When attempting to quantify a city’s quality of life, walkability is often the go-to metric. But what about walk-to-transit-ability? People Near Rapid Transit is a new city-scoring tool from the Institute for Transportation & Development Policy (ITDP), and measures how many of a city’s inhabitants are within walking distance—that is, within 1 kilometer, or 0.6 miles—of rapid transportation like subways, light rails, and BRT lines.
In the initial study of 26 urban centers around the world, Paris scored 100 percent, meaning all of the city’s residents live within a kilometer of public transit. In L.A., that number is just 11 percent.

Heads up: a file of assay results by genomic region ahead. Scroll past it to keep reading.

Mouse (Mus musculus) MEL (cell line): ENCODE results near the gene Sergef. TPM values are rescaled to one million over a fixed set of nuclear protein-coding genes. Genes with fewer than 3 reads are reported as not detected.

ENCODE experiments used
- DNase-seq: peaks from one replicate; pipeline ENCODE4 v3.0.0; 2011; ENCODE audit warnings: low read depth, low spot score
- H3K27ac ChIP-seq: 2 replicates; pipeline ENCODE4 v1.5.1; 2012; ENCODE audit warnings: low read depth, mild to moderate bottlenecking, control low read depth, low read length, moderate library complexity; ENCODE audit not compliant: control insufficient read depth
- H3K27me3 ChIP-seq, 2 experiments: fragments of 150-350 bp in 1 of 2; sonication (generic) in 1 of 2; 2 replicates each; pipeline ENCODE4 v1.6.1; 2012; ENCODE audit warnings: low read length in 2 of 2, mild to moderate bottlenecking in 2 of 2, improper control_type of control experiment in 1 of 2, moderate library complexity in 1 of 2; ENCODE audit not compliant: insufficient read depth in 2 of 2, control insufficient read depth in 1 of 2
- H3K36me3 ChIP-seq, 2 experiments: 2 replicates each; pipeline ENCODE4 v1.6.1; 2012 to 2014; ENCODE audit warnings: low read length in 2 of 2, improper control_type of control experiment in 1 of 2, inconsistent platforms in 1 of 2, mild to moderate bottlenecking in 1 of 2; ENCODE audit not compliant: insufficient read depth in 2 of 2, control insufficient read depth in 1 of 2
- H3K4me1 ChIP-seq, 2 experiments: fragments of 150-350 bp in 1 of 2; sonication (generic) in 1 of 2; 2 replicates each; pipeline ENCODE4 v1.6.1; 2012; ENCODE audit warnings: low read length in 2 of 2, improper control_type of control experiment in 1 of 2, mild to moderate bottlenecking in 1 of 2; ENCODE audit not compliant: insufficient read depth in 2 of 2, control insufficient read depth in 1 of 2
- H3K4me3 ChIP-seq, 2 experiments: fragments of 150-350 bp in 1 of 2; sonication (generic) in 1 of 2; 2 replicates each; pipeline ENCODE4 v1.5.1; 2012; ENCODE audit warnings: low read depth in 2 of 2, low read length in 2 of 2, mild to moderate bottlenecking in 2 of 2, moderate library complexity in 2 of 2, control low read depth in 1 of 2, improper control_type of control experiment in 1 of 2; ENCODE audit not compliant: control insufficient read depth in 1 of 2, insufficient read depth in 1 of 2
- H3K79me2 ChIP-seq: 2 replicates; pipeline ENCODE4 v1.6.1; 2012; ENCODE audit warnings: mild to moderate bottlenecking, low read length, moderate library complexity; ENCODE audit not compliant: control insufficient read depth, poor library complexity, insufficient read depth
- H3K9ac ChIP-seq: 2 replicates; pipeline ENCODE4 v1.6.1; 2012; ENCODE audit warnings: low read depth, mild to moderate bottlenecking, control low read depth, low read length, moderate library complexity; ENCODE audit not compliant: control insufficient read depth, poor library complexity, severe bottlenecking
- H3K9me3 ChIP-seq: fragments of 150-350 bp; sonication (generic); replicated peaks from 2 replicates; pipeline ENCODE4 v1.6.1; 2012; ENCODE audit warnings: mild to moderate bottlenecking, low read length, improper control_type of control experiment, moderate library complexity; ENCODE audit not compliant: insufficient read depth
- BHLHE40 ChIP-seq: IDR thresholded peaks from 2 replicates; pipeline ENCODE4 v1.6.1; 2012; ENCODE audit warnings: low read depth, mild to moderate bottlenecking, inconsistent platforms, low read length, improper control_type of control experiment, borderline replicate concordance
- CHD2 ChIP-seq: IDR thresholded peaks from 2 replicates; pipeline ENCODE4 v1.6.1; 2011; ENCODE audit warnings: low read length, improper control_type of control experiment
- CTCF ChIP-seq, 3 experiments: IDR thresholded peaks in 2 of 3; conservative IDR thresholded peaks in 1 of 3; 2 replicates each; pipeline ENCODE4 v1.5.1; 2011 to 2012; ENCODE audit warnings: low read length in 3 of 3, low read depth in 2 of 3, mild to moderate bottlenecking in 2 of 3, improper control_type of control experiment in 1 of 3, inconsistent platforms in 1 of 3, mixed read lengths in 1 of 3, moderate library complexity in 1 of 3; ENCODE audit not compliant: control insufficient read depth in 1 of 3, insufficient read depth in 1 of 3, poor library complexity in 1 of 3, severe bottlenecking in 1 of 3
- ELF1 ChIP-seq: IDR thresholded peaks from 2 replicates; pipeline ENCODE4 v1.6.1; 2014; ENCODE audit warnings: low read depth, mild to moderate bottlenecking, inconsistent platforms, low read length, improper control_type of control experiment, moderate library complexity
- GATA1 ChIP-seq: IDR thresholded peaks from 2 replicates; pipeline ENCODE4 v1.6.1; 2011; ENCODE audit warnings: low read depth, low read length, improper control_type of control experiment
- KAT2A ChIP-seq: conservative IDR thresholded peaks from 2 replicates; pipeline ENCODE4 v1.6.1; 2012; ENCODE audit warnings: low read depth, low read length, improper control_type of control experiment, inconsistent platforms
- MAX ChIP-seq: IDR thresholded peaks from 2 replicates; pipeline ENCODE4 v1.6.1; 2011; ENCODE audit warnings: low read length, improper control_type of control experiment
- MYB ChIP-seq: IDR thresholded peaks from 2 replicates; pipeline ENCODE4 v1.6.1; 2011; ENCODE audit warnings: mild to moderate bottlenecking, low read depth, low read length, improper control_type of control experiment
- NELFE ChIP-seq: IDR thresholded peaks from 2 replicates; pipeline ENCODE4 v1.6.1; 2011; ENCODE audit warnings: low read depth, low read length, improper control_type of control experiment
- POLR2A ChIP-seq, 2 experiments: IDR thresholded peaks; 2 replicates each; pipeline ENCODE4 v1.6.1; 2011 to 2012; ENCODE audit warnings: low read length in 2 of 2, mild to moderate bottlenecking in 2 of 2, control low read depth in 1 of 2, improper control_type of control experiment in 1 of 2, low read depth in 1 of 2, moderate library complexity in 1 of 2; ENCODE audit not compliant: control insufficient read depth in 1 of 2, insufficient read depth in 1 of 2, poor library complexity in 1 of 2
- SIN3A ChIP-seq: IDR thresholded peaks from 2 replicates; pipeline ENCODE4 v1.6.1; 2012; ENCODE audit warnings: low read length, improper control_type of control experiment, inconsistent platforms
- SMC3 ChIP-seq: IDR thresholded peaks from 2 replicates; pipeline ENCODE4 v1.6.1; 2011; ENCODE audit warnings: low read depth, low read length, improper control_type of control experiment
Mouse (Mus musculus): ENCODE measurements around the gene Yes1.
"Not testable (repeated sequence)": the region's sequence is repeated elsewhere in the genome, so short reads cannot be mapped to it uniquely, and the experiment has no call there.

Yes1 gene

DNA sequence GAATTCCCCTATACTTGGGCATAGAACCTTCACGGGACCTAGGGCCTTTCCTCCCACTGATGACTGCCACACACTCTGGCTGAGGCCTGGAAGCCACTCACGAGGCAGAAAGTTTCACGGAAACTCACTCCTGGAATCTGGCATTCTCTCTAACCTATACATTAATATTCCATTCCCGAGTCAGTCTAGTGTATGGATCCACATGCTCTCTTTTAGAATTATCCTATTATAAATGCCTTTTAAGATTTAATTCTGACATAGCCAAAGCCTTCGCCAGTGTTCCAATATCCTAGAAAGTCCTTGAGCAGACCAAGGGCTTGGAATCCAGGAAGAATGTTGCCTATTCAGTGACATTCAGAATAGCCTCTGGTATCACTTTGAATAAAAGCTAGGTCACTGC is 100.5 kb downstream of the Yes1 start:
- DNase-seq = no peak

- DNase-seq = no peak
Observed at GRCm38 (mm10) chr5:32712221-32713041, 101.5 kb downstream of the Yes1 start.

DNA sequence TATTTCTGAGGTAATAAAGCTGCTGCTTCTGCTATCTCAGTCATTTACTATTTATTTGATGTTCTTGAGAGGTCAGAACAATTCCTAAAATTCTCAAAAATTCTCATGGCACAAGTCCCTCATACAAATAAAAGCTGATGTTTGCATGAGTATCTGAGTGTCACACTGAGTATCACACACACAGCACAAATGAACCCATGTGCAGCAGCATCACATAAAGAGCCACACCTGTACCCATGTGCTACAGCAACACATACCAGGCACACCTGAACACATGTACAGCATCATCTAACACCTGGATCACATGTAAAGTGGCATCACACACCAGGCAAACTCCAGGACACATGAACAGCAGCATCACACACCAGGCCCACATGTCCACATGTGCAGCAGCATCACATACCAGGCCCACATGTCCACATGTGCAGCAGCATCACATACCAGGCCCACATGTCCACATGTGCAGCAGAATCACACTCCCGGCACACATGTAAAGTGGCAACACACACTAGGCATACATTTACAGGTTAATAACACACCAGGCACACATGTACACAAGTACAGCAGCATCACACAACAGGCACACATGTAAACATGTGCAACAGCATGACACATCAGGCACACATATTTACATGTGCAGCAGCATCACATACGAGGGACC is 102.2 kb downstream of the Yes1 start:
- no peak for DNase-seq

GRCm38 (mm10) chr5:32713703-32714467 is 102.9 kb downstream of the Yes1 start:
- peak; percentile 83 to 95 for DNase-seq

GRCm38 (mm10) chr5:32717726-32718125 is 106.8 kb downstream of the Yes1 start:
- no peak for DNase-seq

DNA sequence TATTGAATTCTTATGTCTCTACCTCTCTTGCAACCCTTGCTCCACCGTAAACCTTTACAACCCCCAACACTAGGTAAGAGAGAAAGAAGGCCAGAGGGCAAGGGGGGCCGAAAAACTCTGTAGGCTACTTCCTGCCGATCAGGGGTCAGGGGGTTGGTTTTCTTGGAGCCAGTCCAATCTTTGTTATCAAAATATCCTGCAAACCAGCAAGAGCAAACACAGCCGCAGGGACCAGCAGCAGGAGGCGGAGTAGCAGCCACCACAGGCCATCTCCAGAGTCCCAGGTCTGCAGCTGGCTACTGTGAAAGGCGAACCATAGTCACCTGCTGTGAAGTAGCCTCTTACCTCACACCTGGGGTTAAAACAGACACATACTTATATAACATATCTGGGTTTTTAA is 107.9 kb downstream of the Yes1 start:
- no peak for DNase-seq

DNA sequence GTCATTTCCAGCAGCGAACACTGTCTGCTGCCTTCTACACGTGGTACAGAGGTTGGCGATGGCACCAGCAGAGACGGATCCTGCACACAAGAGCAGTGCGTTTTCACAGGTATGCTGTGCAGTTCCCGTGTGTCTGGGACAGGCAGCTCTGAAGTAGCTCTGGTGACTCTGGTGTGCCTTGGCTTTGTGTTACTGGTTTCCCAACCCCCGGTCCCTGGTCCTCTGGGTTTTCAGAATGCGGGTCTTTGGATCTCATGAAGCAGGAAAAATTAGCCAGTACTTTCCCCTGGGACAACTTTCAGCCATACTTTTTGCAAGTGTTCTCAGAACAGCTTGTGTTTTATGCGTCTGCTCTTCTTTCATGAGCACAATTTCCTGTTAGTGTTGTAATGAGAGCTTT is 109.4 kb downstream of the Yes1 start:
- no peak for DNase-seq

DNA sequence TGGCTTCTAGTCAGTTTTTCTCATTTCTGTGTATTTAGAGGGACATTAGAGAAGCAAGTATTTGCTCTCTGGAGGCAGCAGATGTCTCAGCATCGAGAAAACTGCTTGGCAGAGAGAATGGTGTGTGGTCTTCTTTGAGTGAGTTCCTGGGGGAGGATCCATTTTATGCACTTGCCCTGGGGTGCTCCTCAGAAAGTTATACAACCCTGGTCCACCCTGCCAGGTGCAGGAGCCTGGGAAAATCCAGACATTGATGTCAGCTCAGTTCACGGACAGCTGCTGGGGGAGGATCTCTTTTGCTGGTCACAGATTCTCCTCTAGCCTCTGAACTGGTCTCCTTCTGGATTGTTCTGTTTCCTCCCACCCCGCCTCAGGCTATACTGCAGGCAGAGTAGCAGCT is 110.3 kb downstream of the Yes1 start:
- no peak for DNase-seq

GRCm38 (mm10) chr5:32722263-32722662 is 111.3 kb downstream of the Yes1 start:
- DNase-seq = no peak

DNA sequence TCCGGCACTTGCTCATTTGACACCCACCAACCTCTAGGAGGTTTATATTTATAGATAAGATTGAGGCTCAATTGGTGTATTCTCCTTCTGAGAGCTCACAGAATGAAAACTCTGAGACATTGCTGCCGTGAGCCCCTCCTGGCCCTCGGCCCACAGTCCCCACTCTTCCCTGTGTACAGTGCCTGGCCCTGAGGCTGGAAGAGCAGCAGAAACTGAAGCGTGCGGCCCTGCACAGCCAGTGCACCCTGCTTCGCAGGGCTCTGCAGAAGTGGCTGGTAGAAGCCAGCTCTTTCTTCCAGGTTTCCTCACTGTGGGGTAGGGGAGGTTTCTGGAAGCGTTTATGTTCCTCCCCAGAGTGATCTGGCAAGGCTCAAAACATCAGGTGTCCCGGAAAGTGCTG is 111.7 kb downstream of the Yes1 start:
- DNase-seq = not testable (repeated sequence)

Unsurprisingly, the further out from a city’s core, often the less access there is to rapid transit systems. This leaves less wealthy residents—who tend to live further from city centers for financial reasons—with less access to the kinds of economic opportunities that could make a real difference. Of course, more robust public transit systems also help reduce vehicle traffic, pollution, and car-crash fatalities.
ITDP hopes the new score will be a handy tool for encouraging transit development projects, and potentially shaming car-centric cities like L.A. to shape up.